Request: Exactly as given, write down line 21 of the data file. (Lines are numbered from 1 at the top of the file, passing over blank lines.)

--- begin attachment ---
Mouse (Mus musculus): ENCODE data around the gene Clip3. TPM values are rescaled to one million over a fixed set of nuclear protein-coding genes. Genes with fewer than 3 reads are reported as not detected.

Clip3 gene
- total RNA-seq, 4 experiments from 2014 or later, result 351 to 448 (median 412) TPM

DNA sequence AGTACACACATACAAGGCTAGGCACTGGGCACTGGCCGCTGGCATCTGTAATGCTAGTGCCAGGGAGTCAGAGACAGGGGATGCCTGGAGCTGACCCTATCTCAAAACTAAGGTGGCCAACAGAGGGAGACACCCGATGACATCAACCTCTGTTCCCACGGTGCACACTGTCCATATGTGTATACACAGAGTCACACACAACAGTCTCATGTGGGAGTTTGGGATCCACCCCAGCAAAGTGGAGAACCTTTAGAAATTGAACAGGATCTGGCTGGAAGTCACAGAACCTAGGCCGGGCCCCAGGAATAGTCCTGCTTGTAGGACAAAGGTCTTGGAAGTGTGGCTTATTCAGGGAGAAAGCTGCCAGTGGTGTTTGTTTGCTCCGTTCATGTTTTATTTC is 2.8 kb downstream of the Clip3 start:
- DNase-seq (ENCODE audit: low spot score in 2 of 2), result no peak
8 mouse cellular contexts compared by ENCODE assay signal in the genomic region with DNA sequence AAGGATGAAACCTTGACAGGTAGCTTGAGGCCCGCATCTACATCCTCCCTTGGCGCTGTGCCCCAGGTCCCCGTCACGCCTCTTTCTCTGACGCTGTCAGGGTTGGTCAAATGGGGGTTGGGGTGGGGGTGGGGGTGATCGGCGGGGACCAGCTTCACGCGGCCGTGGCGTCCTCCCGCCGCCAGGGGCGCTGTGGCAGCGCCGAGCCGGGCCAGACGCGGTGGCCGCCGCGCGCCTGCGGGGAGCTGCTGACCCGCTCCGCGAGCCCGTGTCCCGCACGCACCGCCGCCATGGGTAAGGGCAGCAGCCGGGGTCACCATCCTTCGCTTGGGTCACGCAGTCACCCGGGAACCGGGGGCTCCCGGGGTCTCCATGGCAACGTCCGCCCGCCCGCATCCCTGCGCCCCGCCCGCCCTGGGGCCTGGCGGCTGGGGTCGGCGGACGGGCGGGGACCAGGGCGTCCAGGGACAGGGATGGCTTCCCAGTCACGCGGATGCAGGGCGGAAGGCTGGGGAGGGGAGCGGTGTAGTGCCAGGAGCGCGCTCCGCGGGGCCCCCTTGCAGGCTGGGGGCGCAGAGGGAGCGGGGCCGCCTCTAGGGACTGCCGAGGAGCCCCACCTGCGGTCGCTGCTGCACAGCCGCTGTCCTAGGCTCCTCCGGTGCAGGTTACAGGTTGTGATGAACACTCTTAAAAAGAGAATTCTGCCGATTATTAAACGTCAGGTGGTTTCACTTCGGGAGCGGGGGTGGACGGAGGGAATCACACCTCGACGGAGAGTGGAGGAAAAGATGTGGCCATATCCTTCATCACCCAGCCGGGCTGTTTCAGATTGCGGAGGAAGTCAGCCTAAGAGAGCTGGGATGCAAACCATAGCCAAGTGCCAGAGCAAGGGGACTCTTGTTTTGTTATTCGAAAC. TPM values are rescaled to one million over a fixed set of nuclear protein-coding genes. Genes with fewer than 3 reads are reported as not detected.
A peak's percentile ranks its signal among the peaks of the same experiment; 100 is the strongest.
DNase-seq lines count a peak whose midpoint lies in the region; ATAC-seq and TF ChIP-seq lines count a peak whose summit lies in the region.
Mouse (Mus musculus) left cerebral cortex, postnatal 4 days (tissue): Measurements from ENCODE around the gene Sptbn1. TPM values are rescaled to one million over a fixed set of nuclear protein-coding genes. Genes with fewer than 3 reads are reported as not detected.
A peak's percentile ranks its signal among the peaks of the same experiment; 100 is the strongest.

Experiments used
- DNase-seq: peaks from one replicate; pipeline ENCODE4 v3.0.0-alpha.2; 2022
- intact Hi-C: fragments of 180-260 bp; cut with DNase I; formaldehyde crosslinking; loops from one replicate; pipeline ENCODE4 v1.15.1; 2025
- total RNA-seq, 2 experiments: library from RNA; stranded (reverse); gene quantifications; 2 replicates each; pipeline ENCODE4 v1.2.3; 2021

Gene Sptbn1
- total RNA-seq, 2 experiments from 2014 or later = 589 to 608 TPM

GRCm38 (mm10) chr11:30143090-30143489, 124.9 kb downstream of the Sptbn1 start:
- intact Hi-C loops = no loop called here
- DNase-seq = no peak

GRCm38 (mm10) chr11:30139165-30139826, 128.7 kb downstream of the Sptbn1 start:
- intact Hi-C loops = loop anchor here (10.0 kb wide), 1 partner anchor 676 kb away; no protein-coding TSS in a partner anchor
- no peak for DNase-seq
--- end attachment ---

- intact Hi-C loops = loop anchor here (10.0 kb wide), 1 partner anchor 676 kb away; no protein-coding TSS in a partner anchor